As previously reported , fructose intervention increases SDR body weight, but besides fructose metabolic effects, two details of our experimental protocol could have contributed to body weight increase: rats were housed individually, which may have reduced their physical activity, and were already adult rats at the beginning of the dietary manipulation (their age was reflected in the high body weight values 475–597 g), which may have amplified fructose metabolic effects . Additionally to the variations observed in food and fluid ingestions seen in the CONT group with aging (over the 8 weeks of dietary intervention), fructose-fed rats adjusted fluid and food ingestions, aiming to maintain the level of energy consumption, as previously described . Fructose-fed animals increased their body weight similarly between them and more than control rats (associated with a small increase of epididymal body-fat), reflecting the absence of any major natural mineral-rich water consumption effect on both food and fructose ingestions. Accordingly, effects shown below against MS induction in FRUCTMIN rats related exclusively to natural mineral-rich water ingestion and, interestingly, natural mineral-rich water ingestion reduced/prevented the majority of the fructose effects and, consequently, protected against MS induction, which, to our knowledge, is described here for the first time. MS represents a risk for cardiovascular disease (whose prevalence is increasing worldwide), which, together with the recent report of Luo et al. on the consumption of low-mineral bottled water that increases the risk for cardiovascular disease , demonstrates the high relevance of our research.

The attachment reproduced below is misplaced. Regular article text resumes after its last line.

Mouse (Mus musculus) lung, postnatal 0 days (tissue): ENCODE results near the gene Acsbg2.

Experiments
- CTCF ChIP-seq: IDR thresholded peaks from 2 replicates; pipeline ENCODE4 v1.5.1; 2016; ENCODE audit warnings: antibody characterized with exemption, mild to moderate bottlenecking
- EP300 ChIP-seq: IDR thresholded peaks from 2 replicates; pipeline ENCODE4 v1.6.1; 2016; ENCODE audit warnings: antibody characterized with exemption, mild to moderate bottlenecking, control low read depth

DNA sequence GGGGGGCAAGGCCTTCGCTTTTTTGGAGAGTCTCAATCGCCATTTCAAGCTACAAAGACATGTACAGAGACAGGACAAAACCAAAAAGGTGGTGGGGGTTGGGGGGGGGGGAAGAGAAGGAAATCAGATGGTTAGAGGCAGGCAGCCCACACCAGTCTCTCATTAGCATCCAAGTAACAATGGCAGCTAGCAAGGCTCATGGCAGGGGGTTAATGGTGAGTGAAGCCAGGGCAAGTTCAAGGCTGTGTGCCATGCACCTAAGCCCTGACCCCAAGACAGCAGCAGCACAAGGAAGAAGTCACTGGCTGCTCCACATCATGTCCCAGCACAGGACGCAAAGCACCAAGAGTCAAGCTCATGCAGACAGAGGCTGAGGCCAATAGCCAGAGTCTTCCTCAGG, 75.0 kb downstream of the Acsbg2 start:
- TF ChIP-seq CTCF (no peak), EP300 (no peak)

The significant increase in plasma insulin levels in the FRUCT versus CONT group could have contributed to the significant effects in systolic BP and HR described before (the effect of natural mineral-rich water with time on HR and diastolic BP decreased after body weight adjustment). Hyperinsulinemia may increase BP and HR by increasing the sympathetic nervous system activity, through alteration in the neuronal vascular control and/or by enhancement of kidney sodium reabsorption [6, 41, 42]. Increased sympathetic modulation of vessels and heart precedes metabolic dysfunction in mice drinking 10% fructose in tap water for up to 2 months . HR, a marker of autonomic dysfunction, associates with MS, particularly with insulin resistance, and interestingly, in Japan, the prevalence of MS increases linearly with the increase in HR [1, 44].
BP correlates with plasma aldosterone levels and an association between plasma aldosterone levels and hyperinsulinemia has been described in obesity . Although both fructose-fed groups in the present study had significantly increased body weight versus controls, the insulin value in the FRUCTMIN group (that after body weight adjustment presented a strong tendency to decrease versus FRUCT (data not shown)), along with the later BP increase, was in accordance with the unaltered aldosterone levels in the FRUCTMIN group. In fructose-fed SDR, the absence of a significant increase in body weight associates with no increase of aldosterone levels, in spite of hyperinsulinemia .